The following devices are required to comply with DVS:

  • Class V mirrorfitted to the nearside of the vehicle
  • Class VI mirrorfitted to the front of the vehicle
  • Side under-run protectionfitted to both sides of the vehicle except where this is impractical or proves to be impossible. See TfL website for exemptions.
  • External pictorial stickers and markingsshall we displayed on vehicles to warn vulnerable road users of the hazards around the vehicle
  • A sensor systemthat alerts the driver to the presence of a vulnerable road user fitted to the nearside of the vehicle
  • Audible vehicle manoeuvring warningto warn vulnerable road users when a vehicle is turning left
  • A fully operational camera monitoring systemfitted to the nearside of the vehicle

If your vehicle already complies with FORS Silver, it will meet the requirements of the Safe System. Here is a look at some of

If you would like to find out more about Brigade’s DVS Safe System kit, please visit our product page.

 

 

 

 

 

 

 

 

 

 

 

 

 

 

 

 

 

 

How Brigade can help

Brigade Electronics has a range of products to help operators meet the requirements of various specifications including the safe system for the Direct Vision Standard (DVS). Brigade’s team of experts works closely with road safety associations and charities to provide the best and most up to date advice. Interpreting various specifications and understanding the terminology can be a minefield for operators. For example, references to ‘shall’, ‘should’ and ‘may’ in the Direct Vision Standard depict whether a requirement is mandatory, recommended or permitted and transport managers can be left confused.

Brigade has provided advice to many OEM and OES suppliers and continues to work with the aftermarket to make sure that vehicles are compliant. In this role, Brigade also ensures products are fitted to maximise their safety potential.

For a free no obligation consultation on the Direct Vision Standard please contact us for an appointment.

Left-hand drive vehicles

‘For left hand drive vehicles, mirrors, cameras and sensors should be fitted appropriately to account for the off-side blind spot.

For left hand drive vehicles, the audible vehicle manoeuvring warning shall be fitted to audibly warn vulnerable road users when a vehicle is turning right.’

Camera Monitoring Systems

A fully operational camera monitoring system fitted to the nearside of the vehicle.

  • VBV-770M Select Range 7″ Digital LCD Monitor
  • VBV-300C Select Range compact, flush-mount side-view camera

Sensor System

‘A sensor system that alerts the driver to the presence of a vulnerable road user fitted to the nearside of the vehicle.’

Sensors on rigid vehicles should ensure coverage size metres down the nearside or one metre from the rear of the vehicle, whichever is smaller. Sensors should not activate in relation to roadside furniture or stationary vehicles. In the case of tractor units, these should be suitably positioned to provide sufficient coverage, but preventing activation solely on articulation of the trailer.

  • SS-4100W Sidescan sensor system
    4 sensor system to inform driver of objects within close proximity in the nearside blind spot where cyclists or pedestrians can go undetected. Activated by the left turn indicator.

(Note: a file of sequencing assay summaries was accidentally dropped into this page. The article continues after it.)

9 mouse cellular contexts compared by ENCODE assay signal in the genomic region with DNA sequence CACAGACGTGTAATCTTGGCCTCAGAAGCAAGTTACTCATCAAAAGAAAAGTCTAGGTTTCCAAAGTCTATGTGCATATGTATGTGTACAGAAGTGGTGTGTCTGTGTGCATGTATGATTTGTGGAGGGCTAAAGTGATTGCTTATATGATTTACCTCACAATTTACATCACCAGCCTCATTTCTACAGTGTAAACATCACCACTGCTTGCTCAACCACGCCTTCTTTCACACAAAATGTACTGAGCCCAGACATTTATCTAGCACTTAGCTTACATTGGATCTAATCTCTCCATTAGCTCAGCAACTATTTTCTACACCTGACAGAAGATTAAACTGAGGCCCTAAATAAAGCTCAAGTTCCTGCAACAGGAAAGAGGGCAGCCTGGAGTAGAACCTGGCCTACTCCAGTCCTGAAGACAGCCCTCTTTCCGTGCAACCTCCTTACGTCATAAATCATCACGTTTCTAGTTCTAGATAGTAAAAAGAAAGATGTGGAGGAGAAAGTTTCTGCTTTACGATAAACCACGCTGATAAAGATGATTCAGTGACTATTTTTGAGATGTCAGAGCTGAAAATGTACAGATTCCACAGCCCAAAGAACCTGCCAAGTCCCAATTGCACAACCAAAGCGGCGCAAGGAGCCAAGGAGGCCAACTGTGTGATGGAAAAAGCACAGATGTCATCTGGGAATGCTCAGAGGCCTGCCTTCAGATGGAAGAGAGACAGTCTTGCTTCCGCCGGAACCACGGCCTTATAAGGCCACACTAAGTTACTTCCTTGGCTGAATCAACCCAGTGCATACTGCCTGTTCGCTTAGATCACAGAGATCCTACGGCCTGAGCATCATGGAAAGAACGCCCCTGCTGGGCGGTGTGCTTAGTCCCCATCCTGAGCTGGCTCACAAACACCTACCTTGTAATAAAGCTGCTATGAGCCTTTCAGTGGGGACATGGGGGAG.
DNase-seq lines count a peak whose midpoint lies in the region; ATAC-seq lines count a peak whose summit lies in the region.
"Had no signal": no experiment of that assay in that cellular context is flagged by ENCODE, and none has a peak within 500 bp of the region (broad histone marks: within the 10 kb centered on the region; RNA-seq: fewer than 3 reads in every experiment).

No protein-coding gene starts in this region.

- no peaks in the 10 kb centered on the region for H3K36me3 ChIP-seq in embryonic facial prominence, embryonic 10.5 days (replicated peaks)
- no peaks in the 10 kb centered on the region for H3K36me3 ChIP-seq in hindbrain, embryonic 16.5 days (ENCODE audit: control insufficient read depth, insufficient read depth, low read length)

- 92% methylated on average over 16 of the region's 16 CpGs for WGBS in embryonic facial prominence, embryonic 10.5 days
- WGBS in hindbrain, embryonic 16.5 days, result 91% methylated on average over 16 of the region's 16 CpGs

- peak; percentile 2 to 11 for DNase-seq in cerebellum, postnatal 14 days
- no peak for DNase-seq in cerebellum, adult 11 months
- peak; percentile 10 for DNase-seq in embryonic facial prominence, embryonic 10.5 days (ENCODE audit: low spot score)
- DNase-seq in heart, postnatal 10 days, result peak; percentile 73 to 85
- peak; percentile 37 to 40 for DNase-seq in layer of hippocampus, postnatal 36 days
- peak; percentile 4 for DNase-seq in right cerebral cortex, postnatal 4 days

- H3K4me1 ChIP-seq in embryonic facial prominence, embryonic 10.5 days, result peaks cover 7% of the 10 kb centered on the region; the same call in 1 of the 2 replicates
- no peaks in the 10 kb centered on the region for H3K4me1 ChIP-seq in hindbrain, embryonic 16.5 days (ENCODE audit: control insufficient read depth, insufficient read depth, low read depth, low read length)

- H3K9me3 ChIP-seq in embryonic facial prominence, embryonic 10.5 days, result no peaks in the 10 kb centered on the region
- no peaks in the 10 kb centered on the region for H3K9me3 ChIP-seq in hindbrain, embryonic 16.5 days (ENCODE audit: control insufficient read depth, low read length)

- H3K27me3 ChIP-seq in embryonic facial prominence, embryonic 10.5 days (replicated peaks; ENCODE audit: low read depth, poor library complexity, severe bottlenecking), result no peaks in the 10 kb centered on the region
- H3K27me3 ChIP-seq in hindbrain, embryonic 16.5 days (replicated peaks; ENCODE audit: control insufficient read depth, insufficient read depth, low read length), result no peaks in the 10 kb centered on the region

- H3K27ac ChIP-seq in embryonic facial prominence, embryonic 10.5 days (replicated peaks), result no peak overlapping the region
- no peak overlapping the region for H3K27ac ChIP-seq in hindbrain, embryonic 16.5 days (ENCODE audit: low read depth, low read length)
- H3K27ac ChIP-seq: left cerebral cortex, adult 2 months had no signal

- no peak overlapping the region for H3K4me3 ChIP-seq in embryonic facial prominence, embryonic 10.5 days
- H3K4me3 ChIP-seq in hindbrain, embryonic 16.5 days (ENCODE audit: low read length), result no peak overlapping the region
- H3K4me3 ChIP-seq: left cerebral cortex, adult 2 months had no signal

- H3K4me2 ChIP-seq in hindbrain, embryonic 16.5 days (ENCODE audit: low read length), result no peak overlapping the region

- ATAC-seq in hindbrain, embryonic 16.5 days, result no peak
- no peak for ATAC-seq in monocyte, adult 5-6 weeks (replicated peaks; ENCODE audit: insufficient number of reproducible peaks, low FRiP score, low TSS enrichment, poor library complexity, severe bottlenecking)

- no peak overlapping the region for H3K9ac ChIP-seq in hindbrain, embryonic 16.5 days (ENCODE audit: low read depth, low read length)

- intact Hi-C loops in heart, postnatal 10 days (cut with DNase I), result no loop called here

• CS-3100 Cornerscan® sensor system
    3 sensor system fitted to corner of vehicle cab detects objects in front nearside blind spot.

Warning Alarms

‘Audible vehicle manoeuvring warning to warn vulnerable road users when a vehicle is turning left’

  • SS-BC-08 Speaking alarm
    Side turn warning for cyclists/pedestrians. Activates on the left turn indication. A combination of White Sound and real speech.

‘The device should have a manual on/off switch for use between the hours of 11:30pm – 7am’

TCO-47-01 Latched Cut-out Switch for speaking alarm (recommended)

DVS Frequently Asked Questions

Q. What products are required for a vehicle to meet a 1 star rating?
Q. Do I need all of the safe system requirements in order to be granted a permit if you currently have 0 star rating?
Q. What are the fundamental differences between a ‘safe system’ and a ‘progressive safe system?
Q. If a truck meets DVS Star rating 3 or above, will FORS and CLOCS still demand camera systems? Or would they recognise the DVS Standards instead?
Q. If we purchase a new vehicle later this year or next year will the vehicle be fitted to the DVS requirements?
Q. Do 12t vehicles need to apply for a DVS permit?
Q. Which level of FORS offers the same as the DVS requirement – Bronze, Silver, Gold?

Product

Q. Does MirrorCam count as direct vision?
Q. If an operator of a Renault Premium truck fits a lower door glass to the nearside door, will that suffice to qualify for a star rating?
Q. Does the nearside camera require an MDR device as well?
Q. Would all trailers be required to have the sticker for articulated vehicles?
Q. Does the camera monitor have to be on permanently? Is it ok to use the vehicle's built in dash monitor, automictic switched by signalling?

Fines

International

Q. What is happening internationally about vehicle safety?
Q. Does the panel expect the DVS standards to filter down to vehicles below 12t and above 3.5t, and potentially to LCVs in the future?
Q. Our company has UK registered left hand drive trucks. Some are less than one year old and have all the required mirrors fitted, but still have a zero star rating according to the manufacturer.
Q. Where does product need to be fitted for left hand drive vehicles?

Miscellaneous

Q. Is there a case for Cycle lanes to be moved to the middle of the road therefore putting them on the driver’s side and in maximum viewing proximity?
Q. Is it common to fit audible turning warning to the N/S and the O/S? Turning right as well as left?
Q. Do PMI sheets need to be amended to include sensor operation etc?
Q. Will the over 12t requirement lead to an increase in vehicles at 11.99t GVW?

Driver Overload

Six mirrors, a video screen in the cab with multiple images, a window in the lower door, plus light/audible warnings inside the cab. The driver has one pair of eyes and research shows it takes around a second to look in a mirror, focus on and interpret the image, so is anything going to be done about driver overload?